SDM2 Device Manager

Use the SDM2 Device Manager tool to install, commission, and maintain your Siqura products.

Downloads are here:

Introduction

Welcome to the SDM2 Device Manager tool. With this tool you can detect your devices on the network, and configure the principal settings on each of these devices.

This program replaces the Siqura Device Manager tool, version 1.x, which is now obsoleted. SDM2 can be downloaded from https://siqura.com/downloads/software/ .

Use the SDM2 Device Manager to

  • Detect your devices on the network

  • Change the network settings on your device

  • Inspect/Modify parameters on your device

  • Log selected device parameters

  • Video live video from those devices that support (MPEG) video

  • Backup and restore the configuration of your devices (XSNet excluded at this time)

  • Update the firmware for your devices (XSNet excluded at this time)

  • Take a snapshot of the device list parameters and view this file offline

  • Copy and Paste selected parameters from one device to one or more other devices

As of version 2.1.0, the tool supports a driver mechanism. In comparison with the previous version 2.0.4, the only driver supported was SPI. This is still the preferred driver in the Auto driver detect mechanism, for backwards compatibility reasons.

Portable

The SDM2 Device Manager tool is a 32-bit portable tool. You should be able to run it on your customer's machine without installing anything on it. Many customer forbid installation of your software on their machines. This tool should run fine from a USB stick.

No settings are written to the Windows Registry. All settings are kept in the tool's settings file (SDM2.xml).

You need write access on the tool's folder.

Installer

Since version 2.3.3 you can now also download the SDM tool as an installer. The installer will also start the video viewer control installer. You may decide to not install this control, it can be run from the SDM2 Tools menu after installation completes.

When uninstalling SDM2, the video viewer control will not be uninstalled. You may uninstall this control manually from the windows applications control panel.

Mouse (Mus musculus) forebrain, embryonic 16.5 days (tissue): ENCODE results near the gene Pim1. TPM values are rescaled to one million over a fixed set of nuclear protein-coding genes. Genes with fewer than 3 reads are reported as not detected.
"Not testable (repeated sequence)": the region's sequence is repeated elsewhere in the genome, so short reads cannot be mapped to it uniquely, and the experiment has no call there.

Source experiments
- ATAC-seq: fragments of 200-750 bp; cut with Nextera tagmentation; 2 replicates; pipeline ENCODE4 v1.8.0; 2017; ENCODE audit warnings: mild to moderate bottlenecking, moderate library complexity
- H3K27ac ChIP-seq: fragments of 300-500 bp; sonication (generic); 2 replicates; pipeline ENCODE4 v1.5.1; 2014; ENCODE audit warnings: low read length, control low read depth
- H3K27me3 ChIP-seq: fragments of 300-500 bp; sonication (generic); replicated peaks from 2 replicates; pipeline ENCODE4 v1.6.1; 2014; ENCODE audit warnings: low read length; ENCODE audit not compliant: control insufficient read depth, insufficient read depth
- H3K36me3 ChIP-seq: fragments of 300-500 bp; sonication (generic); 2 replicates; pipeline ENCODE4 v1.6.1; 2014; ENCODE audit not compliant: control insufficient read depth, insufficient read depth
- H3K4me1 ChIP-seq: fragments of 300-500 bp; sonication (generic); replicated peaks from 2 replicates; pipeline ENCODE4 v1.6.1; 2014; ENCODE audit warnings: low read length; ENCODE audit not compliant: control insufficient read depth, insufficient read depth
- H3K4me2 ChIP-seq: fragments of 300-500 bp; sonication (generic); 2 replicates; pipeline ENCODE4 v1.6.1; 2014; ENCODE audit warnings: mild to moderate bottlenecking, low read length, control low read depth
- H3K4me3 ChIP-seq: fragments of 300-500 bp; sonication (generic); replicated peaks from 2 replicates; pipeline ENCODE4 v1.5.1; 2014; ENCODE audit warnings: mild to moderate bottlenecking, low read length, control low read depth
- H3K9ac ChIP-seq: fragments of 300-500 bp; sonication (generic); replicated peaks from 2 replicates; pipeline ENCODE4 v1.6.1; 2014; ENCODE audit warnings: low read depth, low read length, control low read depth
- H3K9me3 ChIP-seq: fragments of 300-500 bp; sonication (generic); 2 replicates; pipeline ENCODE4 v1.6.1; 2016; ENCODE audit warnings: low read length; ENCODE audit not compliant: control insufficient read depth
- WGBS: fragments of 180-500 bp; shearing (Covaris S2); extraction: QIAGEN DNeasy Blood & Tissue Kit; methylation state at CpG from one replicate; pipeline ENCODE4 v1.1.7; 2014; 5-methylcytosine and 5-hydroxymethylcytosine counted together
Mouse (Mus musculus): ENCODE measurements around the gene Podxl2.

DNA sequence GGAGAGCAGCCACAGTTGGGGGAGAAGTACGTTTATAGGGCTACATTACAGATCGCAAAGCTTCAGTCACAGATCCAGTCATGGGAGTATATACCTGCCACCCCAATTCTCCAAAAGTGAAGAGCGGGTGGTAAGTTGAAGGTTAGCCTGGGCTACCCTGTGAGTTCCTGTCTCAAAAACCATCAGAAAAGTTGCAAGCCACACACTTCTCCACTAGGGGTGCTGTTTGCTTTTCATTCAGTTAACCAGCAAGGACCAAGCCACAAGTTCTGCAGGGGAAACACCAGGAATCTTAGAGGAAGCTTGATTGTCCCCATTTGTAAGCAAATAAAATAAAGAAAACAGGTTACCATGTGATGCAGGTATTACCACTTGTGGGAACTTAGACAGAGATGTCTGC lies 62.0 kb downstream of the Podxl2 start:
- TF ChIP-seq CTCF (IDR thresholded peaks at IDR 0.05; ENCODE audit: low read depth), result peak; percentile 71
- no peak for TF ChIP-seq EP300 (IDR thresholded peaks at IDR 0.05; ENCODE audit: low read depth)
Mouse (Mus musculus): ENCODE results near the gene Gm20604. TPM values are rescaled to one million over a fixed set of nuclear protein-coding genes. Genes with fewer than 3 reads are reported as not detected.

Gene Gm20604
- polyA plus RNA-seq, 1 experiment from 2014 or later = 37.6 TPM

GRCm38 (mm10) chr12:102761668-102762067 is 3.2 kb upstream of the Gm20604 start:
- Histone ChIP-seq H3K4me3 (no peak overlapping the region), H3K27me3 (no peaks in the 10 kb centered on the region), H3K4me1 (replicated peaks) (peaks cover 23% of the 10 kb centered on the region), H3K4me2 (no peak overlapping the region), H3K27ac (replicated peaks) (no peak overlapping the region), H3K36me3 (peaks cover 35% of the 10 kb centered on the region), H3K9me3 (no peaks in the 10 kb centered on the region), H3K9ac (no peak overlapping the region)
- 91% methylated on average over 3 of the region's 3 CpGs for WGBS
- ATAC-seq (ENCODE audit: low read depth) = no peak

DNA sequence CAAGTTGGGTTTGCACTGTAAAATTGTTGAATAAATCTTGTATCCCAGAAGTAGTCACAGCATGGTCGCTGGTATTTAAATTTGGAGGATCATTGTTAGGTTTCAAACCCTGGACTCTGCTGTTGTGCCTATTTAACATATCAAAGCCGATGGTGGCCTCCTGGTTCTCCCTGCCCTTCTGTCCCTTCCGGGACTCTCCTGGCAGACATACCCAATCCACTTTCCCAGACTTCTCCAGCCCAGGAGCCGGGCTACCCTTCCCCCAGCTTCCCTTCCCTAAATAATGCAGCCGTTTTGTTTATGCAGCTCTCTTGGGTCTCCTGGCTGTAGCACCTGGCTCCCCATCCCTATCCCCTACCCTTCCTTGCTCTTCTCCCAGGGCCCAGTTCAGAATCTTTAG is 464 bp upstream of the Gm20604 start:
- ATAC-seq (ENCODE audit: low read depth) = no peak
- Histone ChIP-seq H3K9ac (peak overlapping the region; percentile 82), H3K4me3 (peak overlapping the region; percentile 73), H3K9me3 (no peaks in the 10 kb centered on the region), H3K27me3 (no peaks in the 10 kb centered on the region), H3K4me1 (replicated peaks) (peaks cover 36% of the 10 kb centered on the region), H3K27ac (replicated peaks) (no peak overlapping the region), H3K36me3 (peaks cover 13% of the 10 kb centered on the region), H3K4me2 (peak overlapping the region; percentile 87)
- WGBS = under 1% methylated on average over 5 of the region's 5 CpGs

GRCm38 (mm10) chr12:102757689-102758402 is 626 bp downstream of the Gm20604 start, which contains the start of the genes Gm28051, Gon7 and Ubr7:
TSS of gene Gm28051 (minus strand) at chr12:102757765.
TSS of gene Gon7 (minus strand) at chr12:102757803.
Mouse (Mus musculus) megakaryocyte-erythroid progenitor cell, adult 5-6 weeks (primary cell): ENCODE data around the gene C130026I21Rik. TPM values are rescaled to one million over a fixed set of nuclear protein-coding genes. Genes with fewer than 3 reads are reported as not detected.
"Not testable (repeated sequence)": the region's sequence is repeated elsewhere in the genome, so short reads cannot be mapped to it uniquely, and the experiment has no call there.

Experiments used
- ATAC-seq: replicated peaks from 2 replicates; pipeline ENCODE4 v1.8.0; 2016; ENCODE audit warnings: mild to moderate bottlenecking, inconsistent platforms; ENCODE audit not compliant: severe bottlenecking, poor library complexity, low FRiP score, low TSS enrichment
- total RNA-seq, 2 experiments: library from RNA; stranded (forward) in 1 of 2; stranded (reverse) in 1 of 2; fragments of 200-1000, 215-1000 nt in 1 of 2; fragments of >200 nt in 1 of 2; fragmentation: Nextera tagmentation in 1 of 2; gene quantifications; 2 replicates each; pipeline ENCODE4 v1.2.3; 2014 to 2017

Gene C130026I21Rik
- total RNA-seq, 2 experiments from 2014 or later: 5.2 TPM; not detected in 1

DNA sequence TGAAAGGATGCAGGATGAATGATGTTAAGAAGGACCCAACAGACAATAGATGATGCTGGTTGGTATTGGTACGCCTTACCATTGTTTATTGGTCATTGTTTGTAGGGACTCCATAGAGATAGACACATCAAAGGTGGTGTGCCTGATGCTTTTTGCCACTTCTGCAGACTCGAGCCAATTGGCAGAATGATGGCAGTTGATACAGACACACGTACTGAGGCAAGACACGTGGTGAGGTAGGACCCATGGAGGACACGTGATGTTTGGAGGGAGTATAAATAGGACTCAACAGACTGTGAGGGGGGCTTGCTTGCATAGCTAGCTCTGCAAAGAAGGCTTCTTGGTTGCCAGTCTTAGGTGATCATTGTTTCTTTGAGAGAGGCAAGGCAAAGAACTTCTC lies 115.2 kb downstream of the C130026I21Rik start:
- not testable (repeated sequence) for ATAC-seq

Installed SDM2 versions will write settings data to the windows common application data folder, instead of writing these to the executable file’s folder (the portable version does this).

Important Note

Windows supports several protection mechanisms against malicious software. When you run the SDM2 tool, you may get warnings from Windows that this software is not recognized as safe. With later versions of Windows 10, these warnings have become quite dominant, scaring away the ignorant. Please make sure that you check the validity of your SDM2 download, by using the md5 hash next to the zip file. If this checks out, then the download is safe.

Version 2.5.1 adds two auxiliary tools SDM2 calls by itself for the following reasons:

  • If SDM2 closes, it starts KillProcess.exe that sits next to the SDM2.exe file. This program will warrant that the SDM2 tool will be closed, even when it hangs. Normally of course this should not happen, in which case KillProcess.exe just exits without doing anything. But in case of an unfortunate SDM2 hang, KillProcess.exe will kill SDM2. You need this mechanism especially when you run the tool from a USB drive. Dismounting the USB drive will work properly with this mechanism.

  • If SDM2 needs a restart (for example, if you changed appropriate options), it calls RestartApplication.exe. This essentially functions the same as KillProcess.exe, then after the SDM2 tool was stopped, RestartApplication.exe will start SDM2 again.

Version 2.8.0 adds two more tools to the SDM2 suite, being a DHCP server and a TFTP server. Both applications are portable standalone windows applications. SDM2 communicates with these tools via localhost TCP connection with dynamic TCP port usage (i.e. SDM2 lets Windows decide on appropriate TCP ports to use). If you are concerned about this dynamic port usage, then you can disable this localhost inter process communication (IPC) by manually editing the SDM2.xml file with a text editor:

  • To disable IPC for the DHCP server, set xml value <Apps><DhcpServer><Ipc><Enabled> to False. By default, this value is True.

  • To disable IPC for the TFTP server, set xml value <Apps><TftpServer><Ipc><Enabled> to False. By default, this value is True.

In later versions the SDM2 tool executables are now digitally signed, so you should no longer be nagged with Windows security notifications.